We take great pains in our culture to smell good. We spend a ton on deodorant, perfume, body spray, body wash, mint toothpaste, mouthwash, foot powder, lotion and the like just so we smell good. But as Christians, how much am I investing in smelling good to God. He doesn’t notice our outward smell. He smells my heart and your heart.
He doesn’t notice when we’re wearing Juicy Couture, Dior or Channel. He notices when we smell like Jesus. A heart that loves God, shares with others about God’s love and sacrifices for the needs of others is a heart that smells wonderful to God. Jesus loved God. Jesus shared about God’s love. Jesus sacrificed for our need. I want that exotic scent I’m wearing to be Jesus.
We’ve all seen signs posted on telephone poles that promise a reward for help in finding a lost dog or a wallet. In fact, as a kid I used to fantasize about finding a wallet with a thousand dollars in it. I imagined that when I returned it to the owner, he’d give me a hundred dollars as a reward. Uh… that never happened.
But there was a lost girl once and a reward was offered for her return. The odd thing is that she turned herself in and she received the reward. How does that work? Why should she get the reward?
We have all been lost at one time or another, some maybe still are, but God… God offers a reward to all who would allow themselves to be found. This reward is more precious than anything money can buy. God is offering a place at His table, a spot in His family, the royal family of heaven. He is offering an eternal reward.
Unlike that $100 I used to dream about receiving, this is a reward that will never be spent, never be less valuable than it was the day you receive it. God’s table is full of good stuff, love, joy, peace, help, comfort… the list of benefits is long.
Life can be tough, especially when one is lost in the challenges (aka cruddy situations) of life. But like the girl above who turned herself in to Jesus, you can allow yourself to be found and collect that reward too.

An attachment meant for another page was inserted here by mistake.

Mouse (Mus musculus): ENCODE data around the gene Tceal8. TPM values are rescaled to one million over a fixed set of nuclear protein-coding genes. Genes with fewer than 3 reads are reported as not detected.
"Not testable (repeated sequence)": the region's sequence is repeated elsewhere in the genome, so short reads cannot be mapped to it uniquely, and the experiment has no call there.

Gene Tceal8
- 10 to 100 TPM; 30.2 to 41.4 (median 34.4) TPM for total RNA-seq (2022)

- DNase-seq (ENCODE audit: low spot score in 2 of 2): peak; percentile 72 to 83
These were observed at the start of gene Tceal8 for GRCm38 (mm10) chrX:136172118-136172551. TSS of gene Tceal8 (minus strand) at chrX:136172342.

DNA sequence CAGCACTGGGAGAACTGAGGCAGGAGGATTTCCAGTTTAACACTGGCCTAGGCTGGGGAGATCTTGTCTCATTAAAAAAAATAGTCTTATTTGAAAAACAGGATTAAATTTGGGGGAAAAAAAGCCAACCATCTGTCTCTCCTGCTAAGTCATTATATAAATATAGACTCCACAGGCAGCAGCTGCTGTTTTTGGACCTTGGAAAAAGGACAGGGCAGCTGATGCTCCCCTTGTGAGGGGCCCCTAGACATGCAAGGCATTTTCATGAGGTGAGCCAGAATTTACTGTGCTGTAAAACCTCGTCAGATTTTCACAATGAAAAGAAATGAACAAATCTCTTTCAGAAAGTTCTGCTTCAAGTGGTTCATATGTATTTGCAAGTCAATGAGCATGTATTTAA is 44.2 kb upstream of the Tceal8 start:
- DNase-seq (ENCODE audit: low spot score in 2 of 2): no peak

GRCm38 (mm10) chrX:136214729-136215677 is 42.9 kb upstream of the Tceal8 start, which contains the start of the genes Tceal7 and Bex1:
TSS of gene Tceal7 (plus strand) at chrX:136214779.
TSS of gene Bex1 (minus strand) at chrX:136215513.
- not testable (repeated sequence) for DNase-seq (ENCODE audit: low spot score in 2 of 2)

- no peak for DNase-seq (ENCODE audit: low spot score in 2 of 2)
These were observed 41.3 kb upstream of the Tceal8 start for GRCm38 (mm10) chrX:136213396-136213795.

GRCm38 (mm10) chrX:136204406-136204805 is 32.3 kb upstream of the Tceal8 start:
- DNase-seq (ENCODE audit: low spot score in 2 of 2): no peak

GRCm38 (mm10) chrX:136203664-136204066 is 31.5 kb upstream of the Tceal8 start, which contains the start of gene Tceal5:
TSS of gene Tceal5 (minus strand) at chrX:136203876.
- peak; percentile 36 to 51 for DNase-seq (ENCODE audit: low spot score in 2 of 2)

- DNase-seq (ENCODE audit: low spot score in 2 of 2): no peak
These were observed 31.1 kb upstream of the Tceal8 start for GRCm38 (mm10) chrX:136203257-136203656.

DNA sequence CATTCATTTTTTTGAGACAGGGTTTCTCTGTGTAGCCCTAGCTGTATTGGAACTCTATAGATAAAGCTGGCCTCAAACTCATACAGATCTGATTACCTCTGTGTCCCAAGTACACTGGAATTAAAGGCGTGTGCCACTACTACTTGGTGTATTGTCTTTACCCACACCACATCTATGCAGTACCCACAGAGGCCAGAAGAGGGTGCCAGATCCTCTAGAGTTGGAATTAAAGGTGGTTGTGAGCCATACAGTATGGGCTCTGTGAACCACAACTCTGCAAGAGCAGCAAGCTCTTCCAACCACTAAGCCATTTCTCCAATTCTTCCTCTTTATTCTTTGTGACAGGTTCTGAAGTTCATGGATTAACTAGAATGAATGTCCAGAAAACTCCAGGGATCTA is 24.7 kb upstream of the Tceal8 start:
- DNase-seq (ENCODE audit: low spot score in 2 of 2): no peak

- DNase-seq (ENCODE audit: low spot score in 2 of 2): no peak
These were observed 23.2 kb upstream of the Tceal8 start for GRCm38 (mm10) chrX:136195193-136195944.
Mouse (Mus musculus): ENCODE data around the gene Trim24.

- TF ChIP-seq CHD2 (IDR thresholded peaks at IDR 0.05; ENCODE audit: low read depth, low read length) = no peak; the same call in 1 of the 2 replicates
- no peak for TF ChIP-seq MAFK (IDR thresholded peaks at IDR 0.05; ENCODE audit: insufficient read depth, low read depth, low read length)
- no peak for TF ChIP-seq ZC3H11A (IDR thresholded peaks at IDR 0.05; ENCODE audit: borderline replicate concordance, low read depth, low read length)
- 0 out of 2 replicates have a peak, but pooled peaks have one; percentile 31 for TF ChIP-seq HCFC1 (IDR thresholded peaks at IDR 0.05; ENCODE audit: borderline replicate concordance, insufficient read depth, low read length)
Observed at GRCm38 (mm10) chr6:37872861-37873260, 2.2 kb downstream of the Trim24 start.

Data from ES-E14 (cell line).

I can tell you from personal experience, that girl – yeah, she’s never looked back and wished to be lost again. She is feasting at God’s table, resting in the security of His loving family, enjoying her reward – and she hasn’t even gotten to the eternal part!
“I once was lost, but now I’m found, was blind, but now I see.” John Newton
“Are you going to do that with a happy heart?” These were the words of a young mom I know. She gets that raising a child is more than just outward obedience. She is focused on developing the inside of her three-year-old, not just his actions. Obedience begins in the heart.
On this morning, she asked him to pick up the toys but he wasn’t done playing. When he slammed the first toy into the box, she asked him that question, “Are you going to pick up your toys with a happy heart?” He paused and thought for a moment. Then he smiled at her and began gently picking up the toys. Now, I know it doesn’t always go that smoothly, but he is learning at an early age to stop and make the adjustment on the inside, which produces better behavior on the outside.
Many of us struggle with having a happy heart when we obey God. We may even be really good at outward compliance, but inside… we are shaking an angry, defiant fist in the air. It is the heart that says, “I’ll do it, but I’m not going to like it.”